facebook twitter instagram linkedin google youtube vimeo tumblr yelp rss email podcast phone blog external search brokercheck brokercheck Play Pause
It's Financial Literacy Month: Brush Up on Your Financial Skills Thumbnail

It's Financial Literacy Month: Brush Up on Your Financial Skills

Financial Planning General

Did you know that April is Financial Literacy Month? Financial Literacy Month is a national campaign designed to bring more financial education to adults and children.

Whether you're a financial wiz or just learning the ropes, there are many ways to improve your financial literacy. Here are four to get you started.

1. Make a Monthly Budget

One of the most important steps in ensuring financial success is creating a monthly budget.1 This may sound simple, but a budget is the foundation to your financial strategy.

Creating a monthly budget doesn't have to be complicated. Here's how to ensure you're setting yourself up for financial success:

  1. First, calculate your gross monthly income. This could include your salary, investment income, Social Security, child support/alimony, freelance work, or other income sources. Remember to calculate your net income as well, which is how much is left after taxes and other deductions.
  2. Consider your financial priorities and allocate your budget accordingly. In addition to tracking your regular monthly expenses, you might decide to increase your general savings or earmark money toward a large purchase such as a home or car. The important point is to decide what's important and to make sure your budget reflects those values.
  3. Finally, create expense categories for where your money is spent and track each and every expense. It's important to differentiate between needs and wants. You need to pay the rent or mortgage payment, but you want a new pair of shoes or a nice dinner out. By tracking your spending, you can determine whether your budget is aligned with your priorities or if you should make adjustments to meet your goals.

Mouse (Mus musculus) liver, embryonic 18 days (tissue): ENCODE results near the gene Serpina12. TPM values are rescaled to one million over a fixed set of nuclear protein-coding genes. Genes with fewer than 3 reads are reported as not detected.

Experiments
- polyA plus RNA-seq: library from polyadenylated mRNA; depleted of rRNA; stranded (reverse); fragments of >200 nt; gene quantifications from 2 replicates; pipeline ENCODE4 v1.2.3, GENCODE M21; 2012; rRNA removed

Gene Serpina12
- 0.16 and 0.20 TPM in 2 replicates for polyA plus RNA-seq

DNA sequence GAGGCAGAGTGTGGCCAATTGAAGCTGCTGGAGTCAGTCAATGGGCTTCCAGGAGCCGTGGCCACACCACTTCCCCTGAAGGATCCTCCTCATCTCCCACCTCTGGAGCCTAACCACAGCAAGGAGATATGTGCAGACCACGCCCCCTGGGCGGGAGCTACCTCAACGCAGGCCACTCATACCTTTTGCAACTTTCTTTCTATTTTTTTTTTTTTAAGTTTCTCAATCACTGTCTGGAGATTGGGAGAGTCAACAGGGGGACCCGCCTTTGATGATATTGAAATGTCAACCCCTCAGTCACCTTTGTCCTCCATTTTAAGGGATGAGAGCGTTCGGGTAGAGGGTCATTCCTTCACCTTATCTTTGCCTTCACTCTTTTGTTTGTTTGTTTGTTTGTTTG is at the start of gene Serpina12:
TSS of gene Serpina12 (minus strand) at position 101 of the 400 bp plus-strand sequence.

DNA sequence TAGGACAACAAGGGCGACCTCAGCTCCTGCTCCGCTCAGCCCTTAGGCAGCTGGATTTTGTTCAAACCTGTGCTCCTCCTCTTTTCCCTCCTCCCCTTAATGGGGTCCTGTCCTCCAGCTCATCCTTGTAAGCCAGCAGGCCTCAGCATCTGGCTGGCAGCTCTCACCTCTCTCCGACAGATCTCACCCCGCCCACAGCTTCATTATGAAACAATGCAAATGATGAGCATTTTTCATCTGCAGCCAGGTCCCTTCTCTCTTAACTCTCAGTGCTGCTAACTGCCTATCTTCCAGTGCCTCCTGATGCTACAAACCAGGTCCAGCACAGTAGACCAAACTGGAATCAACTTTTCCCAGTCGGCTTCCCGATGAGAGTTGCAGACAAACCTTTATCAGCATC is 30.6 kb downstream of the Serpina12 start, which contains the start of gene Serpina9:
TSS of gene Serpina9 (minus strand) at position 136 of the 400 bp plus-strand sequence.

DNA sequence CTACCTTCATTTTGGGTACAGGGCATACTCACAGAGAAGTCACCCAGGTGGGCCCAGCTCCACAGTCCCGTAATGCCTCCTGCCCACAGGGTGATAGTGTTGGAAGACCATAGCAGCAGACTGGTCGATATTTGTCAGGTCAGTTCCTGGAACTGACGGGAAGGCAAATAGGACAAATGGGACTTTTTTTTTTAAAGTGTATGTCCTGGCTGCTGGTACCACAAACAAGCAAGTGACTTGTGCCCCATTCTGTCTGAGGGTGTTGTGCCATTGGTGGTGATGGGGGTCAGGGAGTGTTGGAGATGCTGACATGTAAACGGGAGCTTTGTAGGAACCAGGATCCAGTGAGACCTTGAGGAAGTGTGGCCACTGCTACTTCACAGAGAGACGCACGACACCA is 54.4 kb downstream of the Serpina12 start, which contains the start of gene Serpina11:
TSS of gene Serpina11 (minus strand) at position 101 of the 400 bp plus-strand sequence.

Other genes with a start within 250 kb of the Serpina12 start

2. Check Your Credit Score

If it's been a while since you checked your credit score, now is a great time to see where you stand.2 Your credit score is an important metric when considering your financial health and will play a larger role when you apply for loans, especially mortgages and car loans. If you have a higher credit score, you may qualify for lower-interest debt, which will save you money. The Federal Trade Commission provides information on how to request your free annual credit report.

Reviewing your credit report is important to ensure there aren't any mistakes or incorrect accounts assigned to you. If you notice something on your credit report that doesn't look accurate, such as a loan or credit card you don't remember opening, contact your financial institutions immediately. You can also file a dispute with the credit reporting agencies to report any false information you find.

3. Understand Your Investment Options